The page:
The Belsonic Festival organisers have been criticised for failing to meet an Ormeau community group after two requests to discuss the impact of events on local residents.
The Lagan Village Youth and Community Association, based at Ballarat Street, off the Ravenhill Road, have held two meetings with local residents, the PSNI and elected representatives on dealing with the five festival events to be held in Ormeau Park in September. Belsonic were invited to two meetings, but made no response, it is claimed.
PUP Councillor John Kyle, who attended the meetings said: “These events have a huge impact. You get thousands of young people coming into the area, you get cars parked anywhere, you get kids drunk in the streets, people loitering in entries, front gardens being used as a toilet. It’s very difficult for the local community.”
He said Belfast council along with the community association were “trying to minimise problems” at the events by working together to put antisocial behaviour officers and volunteers in place to help with safety and health risks.
Councillor Kyle first raised the matter at the recent monthly council meeting (Wednesday September 1st) when referring to a council agenda item on the use of Boucher Road Playing Fields for a funfair event this October, and the conditions the council expects for such events.
He told elected representatives: “I note the conditions that were placed on permission for the use of the Boucher Playing Fields, including to negotiate satisfactory terms and conditions via an appropriate legal agreement prepared by the city solicitor and the promoter, resolving any operational issues to the council’s satisfaction.
“In the same manner, Ormeau Park has been made available to Belsonic for events this month. To date there has been no engagement from Belsonic with the local community, despite invitations to come and meet the local community.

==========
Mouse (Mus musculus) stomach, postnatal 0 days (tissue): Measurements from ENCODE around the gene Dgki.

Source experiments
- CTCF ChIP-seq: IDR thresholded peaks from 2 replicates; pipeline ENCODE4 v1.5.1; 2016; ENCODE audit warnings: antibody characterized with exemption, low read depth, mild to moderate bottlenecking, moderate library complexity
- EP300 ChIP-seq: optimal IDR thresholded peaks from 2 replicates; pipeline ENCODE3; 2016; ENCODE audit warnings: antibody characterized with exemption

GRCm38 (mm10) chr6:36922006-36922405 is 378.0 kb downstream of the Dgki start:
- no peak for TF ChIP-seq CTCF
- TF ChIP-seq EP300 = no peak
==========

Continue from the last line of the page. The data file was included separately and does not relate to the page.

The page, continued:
“They have refused to engage in any dialogue with the local community – despite the fact the events will have a significant impact on the surrounding area and on the residents.
“I would like to make the point that on these matters of organisations applying for the use of council facilities for large events, that it should be taken as read that promoters will engage with local communities to see what support is necessary, and to mitigate negative impacts.”
He added: “I think it is a very poor show on the part of Belsonic that they have simply refused to engage with the local community. I would like in future when we are considering requests like this, that it should be added to requirements that organisers and promoters are prepared to actively engage with local communities.”
The Lord Mayor told elected representatives that Belsonic did have to sign an agreement, and Councillor Kyle comments would be “fed back to the organisers.” Councillor Kyle said he was working with council officers on looking at community engagement as a requisite for event applications on the council estate.
A representative from the festival stated: “Belsonic takes the concerns of local residents in the vicinity of the concerts very seriously and engages with all statutory bodies including Belfast City Council, PSNI and Belfast Trust to minimise potential disturbance, whilst fulfilling all statutory obligations.
“We have a dedicated residents liaison officer whose sole job it is to deal with any concerns local residents might have, and who engages extensively on an ongoing basis.
“All residents in the vicinity of the concerts are notified in writing well in advance of the events and those in the immediate area are offered tickets to shows as a thank you on our behalf for their continued support.
“The vast majority of feedback we do have from residents is overwhelmingly positive with many of them appreciating the economic and social benefits of the concerts to life in our city.”